Other Specifications—Range
There are additional descriptive measures that can be used to describe the characteristics of data. Let's look at the definitions of some of them.
Range
In a data set, or in any contiguous (''all-of-a-piece'') interval in that set, the term range can be defined as the difference between the smallest value and the largest value in the set or interval.
In the graph of hypothetical blood-pressure test results (Fig. 4-1), the lowest systolic pressure in the data set is 60, and the highest is 160. Therefore, the range is the difference between these two values, or 100. It's possible that a few of the people tested have pressures lower than 60 or higher than 160, but their readings have been, in effect, thrown out of the data set.
In the 40-question test we've examined so often in this chapter, the lowest score is 0, and the highest score is 40. Therefore, the range is 40. We might want to restrict our attention to the range of some portion of all the scores, for example the 2nd lowest 25% of them. This range can be determined from Table 4-4; it is equal to 24 – 17, or 7. Note that the meaning of the word ''range'' in this context is different from the meaning of the word ''range'' at the top of the left-hand column of Table 4-4.
Coefficient of Variation
Do you remember the definitions of the mean (μ) and the standard deviation (σ)? Let's review them briefly. There's an important specification that can be derived from them.
In a normal distribution, such as the one that shows the results of our hypothetical blood-pressure data-gathering adventure, the mean is the value (in this case the blood pressure) such that the area under the curve is equal on either side of a vertical line corresponding to that value.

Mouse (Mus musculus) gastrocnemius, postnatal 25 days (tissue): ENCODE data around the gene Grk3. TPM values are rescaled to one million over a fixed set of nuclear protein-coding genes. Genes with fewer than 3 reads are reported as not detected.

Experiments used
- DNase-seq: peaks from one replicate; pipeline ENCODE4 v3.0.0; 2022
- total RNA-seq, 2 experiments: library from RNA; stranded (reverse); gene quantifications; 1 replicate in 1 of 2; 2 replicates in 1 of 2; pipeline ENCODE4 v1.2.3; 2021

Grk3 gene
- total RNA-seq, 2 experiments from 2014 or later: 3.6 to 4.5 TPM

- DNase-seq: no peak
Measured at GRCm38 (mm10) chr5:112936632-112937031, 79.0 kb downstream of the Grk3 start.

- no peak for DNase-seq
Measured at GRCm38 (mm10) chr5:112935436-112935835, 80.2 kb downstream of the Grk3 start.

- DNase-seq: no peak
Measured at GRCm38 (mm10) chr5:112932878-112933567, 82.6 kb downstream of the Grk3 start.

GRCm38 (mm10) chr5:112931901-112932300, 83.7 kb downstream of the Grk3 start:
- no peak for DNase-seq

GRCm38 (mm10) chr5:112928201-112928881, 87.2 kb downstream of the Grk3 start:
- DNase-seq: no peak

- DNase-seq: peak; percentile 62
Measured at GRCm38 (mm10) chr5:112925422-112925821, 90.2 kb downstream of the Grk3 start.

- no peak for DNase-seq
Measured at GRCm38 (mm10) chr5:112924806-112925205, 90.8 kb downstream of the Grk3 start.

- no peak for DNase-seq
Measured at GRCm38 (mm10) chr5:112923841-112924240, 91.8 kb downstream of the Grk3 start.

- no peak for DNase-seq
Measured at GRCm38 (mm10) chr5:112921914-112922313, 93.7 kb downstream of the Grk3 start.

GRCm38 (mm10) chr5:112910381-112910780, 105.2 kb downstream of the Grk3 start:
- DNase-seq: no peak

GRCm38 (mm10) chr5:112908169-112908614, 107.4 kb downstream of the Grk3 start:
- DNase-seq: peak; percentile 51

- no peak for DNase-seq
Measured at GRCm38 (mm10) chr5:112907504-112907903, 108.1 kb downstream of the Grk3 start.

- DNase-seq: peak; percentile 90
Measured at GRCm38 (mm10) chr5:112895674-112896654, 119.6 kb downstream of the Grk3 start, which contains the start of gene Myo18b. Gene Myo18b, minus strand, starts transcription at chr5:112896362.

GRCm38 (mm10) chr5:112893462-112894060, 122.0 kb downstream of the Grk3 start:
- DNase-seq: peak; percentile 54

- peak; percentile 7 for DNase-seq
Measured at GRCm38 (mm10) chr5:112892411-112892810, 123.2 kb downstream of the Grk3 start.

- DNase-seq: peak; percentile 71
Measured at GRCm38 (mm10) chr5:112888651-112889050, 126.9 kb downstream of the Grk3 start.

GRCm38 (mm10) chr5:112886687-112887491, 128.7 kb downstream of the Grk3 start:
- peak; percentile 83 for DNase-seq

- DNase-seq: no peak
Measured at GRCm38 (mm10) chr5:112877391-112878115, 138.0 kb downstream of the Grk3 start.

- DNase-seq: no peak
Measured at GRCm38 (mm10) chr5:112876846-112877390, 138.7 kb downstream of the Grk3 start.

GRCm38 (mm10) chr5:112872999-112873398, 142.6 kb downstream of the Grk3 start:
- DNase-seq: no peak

In tabulated data for discrete elements, the mean is the arithmetic average of all the results. If we have results {x_{1}, x_{2}, x_{3}, . . ., x_{n}} whose mean is μ, then the standard deviation is
σ = {(1/n)[(x_{1} – μ)^{2} + (x_{2} – μ)^{2} + . . . + (x_{n} – μ)^{2}]}^{1/2}
The mean is a measure of central tendency or ''centeredness.'' The standard deviation is a measure of dispersion or ''spread-outedness.'' Suppose we want to know how spread out the data is relative to the mean. We can get an expression for this if we divide the standard deviation by the mean. This gives us a quantity known as the coefficient of variation, which is symbolized as CV. Mathematically, the CV is:
The standard deviation and the mean are both expressed in the same units, such as systolic blood pressure or test score. Because of this, when we divide one by the other, the units cancel each other out, so the CV doesn't have any units. A number with no units associated with it is known as a dimensionless quantity.
Because the CV is dimensionless, it can be used to compare the ''spread-outedness'' of data sets that describe vastly different things, such as blood pressures and test scores. A large CV means that data is relatively spread out around the mean. A small CV means that data is concentrated closely around the mean. In the extreme, if CV = 0, all the data values are the same, and are exactly at the mean. Figure 4-6 shows two distributions in graphical form, one with a fairly low CV, and the other with a higher CV.
There is one potential difficulty with the above formula. Have you guessed it? If you wonder what happens in a distribution where the data can attain either positive or negative values – for example, temperatures in degrees Celsius – your concern is justified. If μ = 0 (the freezing point of water on the Celsius temperature scale), there's a problem. This trouble can be avoided by changing the units in which the data is specified, so that 0 doesn't occur within the set of possible values. When expressing temperatures, for example, we could use the Kelvin scale rather than the Celsius scale, where all temperature readings are above 0.